Barack Obama, who today concludes three days of debate prep at Lake Las Vegas, has come here more and stayed here longer than any president before him, but he has yet to ride through Nevada in a stagecoach.
That distinction belongs to Rutherford B. Hayes, the first U.S. president ever to visit the Silver State.
At the end of his two-day swing through Northern Nevada in September 1880, Hayes rode by stagecoach from Carson City to Spooner Summit, where he caught a train to Lake Tahoe and left the state by steamboat.
Nevada wouldn't see another president for 21 years. Visits were sporadic at best - and almost never campaign-related - during the first half of the 20th century. It was simply too far to go for fewer than 100,000 constituents and three measly electoral votes.
"Nevada was a backwater. It was a blip on the radar screen," said Guy Rocha, historian and former state archivist.
That began to change with the rise of Las Vegas and the advent of Air Force One.
John F. Kennedy was the first president to fly into Nevada and the first to give a speech in Las Vegas. Every president before him arrived by rail.
The first president to saturate Nevada was Ronald Reagan, though his nine visits over two terms probably had more to do with the state's proximity to California and his close friendship with Gov.- turned-U.S. Sen. Paul Laxalt, Rocha said.
NEVADA GAINS IMPORTANCE
Nevada finally emerged as a legitimate political prize when the megaresorts and gaming giants began to take root on the Strip, he said.
"It isn't really until ... about 1996, when you had both (presidential) candidates and both vice presidential candidates visiting Nevada, that Vegas becomes a stop. It's a place to go find money," Rocha said. "In each successive election, Nevada plays a larger role."
Bill Clinton visited the state eight times in two terms, including seven stops in the Las Vegas Valley.
The state's political importance was finally cemented in 2000, Rocha said.
"We had an election decided by five electoral votes,'' Rocha said. "Our four votes, had they gone the other way, would have made the difference."
In the 12 years that followed, George W. Bush and Barack Obama made a combined 24 stops in Nevada, just four fewer than all other presidents put together.
Nevada has welcomed 16 chief executives in all. Only four presidents in the past century - Taft, Coolidge, Eisenhower and Carter - skirted the state while in office.
HOOVER'S EVENTFUL VISIT
Herbert Hoover made perhaps the most eventful trip to Nevada. On his way to vote back home in Palo Alto, Calif., Hoover paused in Elko on Nov. 7, 1932, to deliver the final radio address of his doomed re-election campaign.
A few hours later, the presidential train was forced to make an unscheduled stop in Eureka County, near what is now the ghost town of Palisade, when railroad personnel surprised two men who appeared to be trying to sabotage a bridge up ahead.
Varying accounts of the thwarted assassination attempt appeared in newspapers the next day.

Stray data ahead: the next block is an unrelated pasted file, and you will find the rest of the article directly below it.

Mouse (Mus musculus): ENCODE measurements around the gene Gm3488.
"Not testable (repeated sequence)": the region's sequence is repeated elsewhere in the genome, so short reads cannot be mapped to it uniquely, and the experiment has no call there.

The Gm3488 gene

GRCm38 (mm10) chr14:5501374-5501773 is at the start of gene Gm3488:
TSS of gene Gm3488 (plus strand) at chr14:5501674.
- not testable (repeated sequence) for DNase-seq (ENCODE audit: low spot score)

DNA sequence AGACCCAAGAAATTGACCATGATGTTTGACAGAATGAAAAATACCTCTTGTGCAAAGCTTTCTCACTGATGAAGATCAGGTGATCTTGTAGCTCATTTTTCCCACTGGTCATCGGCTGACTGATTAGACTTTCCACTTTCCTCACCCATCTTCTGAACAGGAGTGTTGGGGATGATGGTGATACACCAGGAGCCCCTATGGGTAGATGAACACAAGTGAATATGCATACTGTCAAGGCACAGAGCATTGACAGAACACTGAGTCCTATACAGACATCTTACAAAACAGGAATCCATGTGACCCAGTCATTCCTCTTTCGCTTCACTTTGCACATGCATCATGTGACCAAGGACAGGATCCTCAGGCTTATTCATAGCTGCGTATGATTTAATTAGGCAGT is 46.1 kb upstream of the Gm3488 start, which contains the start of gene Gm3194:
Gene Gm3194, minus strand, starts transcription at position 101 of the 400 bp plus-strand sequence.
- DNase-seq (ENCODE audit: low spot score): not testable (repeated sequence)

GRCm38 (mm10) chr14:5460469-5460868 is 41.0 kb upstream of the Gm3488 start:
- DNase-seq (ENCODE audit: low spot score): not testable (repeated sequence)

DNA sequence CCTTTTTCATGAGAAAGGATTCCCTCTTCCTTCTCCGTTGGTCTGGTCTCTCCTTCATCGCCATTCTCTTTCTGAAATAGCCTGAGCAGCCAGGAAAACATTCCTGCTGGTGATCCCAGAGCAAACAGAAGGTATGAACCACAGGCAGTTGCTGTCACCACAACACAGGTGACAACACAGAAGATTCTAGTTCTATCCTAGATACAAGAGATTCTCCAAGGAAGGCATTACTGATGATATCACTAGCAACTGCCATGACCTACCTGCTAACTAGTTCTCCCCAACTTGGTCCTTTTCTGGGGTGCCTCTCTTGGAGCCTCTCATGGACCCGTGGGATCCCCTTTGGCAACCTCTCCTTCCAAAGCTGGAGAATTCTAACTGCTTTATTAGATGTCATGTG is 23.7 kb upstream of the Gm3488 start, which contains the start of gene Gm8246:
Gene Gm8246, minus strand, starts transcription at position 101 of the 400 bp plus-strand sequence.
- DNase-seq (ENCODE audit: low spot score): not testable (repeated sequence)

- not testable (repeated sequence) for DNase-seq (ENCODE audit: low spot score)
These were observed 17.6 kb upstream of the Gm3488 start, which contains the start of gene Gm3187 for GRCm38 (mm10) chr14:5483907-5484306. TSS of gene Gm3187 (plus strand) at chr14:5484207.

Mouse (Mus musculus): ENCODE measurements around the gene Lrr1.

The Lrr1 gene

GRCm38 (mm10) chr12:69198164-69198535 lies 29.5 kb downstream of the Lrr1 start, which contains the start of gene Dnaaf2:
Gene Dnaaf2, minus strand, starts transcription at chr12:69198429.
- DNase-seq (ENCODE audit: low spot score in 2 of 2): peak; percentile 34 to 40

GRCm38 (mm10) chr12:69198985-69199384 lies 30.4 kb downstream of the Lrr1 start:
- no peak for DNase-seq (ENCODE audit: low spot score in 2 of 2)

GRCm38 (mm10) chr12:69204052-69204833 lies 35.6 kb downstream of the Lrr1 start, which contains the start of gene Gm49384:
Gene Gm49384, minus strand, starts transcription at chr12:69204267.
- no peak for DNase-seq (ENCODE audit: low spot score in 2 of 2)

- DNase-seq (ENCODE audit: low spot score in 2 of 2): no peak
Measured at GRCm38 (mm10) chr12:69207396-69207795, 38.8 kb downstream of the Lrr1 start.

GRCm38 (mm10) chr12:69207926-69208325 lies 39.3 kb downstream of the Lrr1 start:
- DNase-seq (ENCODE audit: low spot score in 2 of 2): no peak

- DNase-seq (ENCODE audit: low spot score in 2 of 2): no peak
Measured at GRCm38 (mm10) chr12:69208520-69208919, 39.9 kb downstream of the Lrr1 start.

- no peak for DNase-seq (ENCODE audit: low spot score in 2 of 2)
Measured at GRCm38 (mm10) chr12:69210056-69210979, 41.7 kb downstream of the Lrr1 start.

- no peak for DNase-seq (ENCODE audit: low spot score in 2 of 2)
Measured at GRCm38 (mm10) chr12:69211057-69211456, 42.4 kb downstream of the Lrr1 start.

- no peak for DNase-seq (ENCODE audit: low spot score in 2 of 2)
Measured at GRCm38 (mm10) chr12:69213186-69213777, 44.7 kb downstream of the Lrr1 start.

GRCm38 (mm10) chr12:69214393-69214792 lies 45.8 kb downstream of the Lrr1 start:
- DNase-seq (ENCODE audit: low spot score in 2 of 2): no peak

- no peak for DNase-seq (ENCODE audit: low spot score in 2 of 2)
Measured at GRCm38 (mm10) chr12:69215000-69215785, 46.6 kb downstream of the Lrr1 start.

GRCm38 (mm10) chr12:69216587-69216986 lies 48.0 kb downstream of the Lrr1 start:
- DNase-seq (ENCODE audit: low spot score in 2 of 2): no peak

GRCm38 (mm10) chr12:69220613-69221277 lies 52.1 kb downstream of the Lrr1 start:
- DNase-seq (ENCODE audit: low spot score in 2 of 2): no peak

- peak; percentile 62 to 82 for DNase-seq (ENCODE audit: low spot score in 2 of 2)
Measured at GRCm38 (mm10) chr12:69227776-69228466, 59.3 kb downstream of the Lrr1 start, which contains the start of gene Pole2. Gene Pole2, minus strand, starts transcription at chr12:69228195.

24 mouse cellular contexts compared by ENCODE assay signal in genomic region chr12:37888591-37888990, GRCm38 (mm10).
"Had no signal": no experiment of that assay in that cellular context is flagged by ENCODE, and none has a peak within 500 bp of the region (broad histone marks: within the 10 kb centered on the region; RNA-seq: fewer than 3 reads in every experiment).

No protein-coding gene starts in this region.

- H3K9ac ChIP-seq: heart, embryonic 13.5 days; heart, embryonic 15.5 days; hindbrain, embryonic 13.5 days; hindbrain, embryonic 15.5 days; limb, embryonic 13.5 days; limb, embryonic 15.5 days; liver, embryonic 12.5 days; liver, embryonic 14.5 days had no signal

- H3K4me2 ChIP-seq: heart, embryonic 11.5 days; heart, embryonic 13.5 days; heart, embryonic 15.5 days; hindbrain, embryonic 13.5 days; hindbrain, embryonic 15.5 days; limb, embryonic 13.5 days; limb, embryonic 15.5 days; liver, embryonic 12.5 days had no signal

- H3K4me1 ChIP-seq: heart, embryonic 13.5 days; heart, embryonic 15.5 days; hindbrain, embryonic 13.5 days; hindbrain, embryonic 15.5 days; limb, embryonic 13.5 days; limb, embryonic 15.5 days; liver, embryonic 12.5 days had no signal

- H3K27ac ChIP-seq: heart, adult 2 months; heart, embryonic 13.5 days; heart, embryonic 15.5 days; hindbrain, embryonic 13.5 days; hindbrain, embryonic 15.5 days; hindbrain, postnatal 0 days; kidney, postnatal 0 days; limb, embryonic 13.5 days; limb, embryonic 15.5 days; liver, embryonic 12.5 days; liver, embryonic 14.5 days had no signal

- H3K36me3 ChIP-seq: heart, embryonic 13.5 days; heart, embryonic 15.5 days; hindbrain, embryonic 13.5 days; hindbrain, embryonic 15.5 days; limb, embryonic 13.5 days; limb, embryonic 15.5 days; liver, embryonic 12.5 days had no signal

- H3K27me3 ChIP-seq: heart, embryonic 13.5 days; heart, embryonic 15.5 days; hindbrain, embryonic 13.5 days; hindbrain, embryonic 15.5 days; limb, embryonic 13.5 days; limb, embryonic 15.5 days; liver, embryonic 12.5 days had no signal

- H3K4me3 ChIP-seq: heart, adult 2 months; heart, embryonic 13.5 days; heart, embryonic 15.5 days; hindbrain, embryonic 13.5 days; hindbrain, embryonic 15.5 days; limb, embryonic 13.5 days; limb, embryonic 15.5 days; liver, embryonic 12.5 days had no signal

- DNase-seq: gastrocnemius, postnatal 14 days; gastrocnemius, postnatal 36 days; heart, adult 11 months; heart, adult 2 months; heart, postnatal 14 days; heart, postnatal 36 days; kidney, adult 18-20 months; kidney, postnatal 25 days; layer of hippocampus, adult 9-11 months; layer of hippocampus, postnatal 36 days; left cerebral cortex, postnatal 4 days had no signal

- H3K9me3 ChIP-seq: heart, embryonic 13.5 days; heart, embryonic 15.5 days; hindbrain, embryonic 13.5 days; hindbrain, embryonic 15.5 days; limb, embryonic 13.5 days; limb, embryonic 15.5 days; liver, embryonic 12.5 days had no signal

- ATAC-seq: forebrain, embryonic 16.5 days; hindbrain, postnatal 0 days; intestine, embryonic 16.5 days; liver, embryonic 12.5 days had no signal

Rocha said the Reno Evening Gazette quoted a railroad official who said the bridge had been rigged with 22 sticks of dynamite. Another official told the paper that nothing was found "but an old stick of powder."
A few days later, after voters succeeded where the would-be assassins had failed, Hoover and the first lady returned to Nevada to view work on the Hoover Dam and to deliver a short radio address from Boulder City.
It marked the first visit to Southern Nevada by a sitting president, albeit a lame-duck one.
Arguably the only president who had a worse time in Nevada was Warren Harding, and that's because he was dead.
The 29th president collapsed and died in San Francisco on Aug. 2, 1923. The train carrying his body stopped briefly in Sparks on its way back to Washington, D.C.
Rocha said there is some irony - and an element of purpose - to Obama's decision to hunker down in Henderson this week "after the whole flap that was made out of what he said about not going to Vegas."
"Las Vegas and Henderson are getting a tremendous amount of attention from him right now," he said.
Jen Psaki, traveling press secretary for the Obama campaign, said as much on Monday: "We know it's going to be close here. That's why he's here for three days."
This marks the 15th visit to Nevada for Obama and the longest ever by a president. At 11 and counting, Obama also holds the record for the most Southern Nevada stops.
And that's in one four-year term, Rocha said. "It's astronomical."
Couple that with all of the campaign trips by GOP hopeful Mitt Romney and both candidates' wives, running mates and other surrogates, and the message is clear: A fierce fight is under way for the Silver State and its now six electoral votes.
"There's nothing to compare this to. This is far and away the most attention Nevada has ever received," Rocha said.
And there's one more reason winning the Silver State suddenly seems like a good idea: With the exception of Gerald Ford in 1976, Nevada's electoral votes have gone to the winning candidate in every presidential election since 1912. Rocha said no other state can boast such a streak.
Political scientists don't always know quite what to make of Nevada, he said, "but we are the bellwether state now. Whether people like it or not, we matter."
Just ask the president.
Contact reporter Henry Brean at firstname.lastname@example.org or 702-383-0350.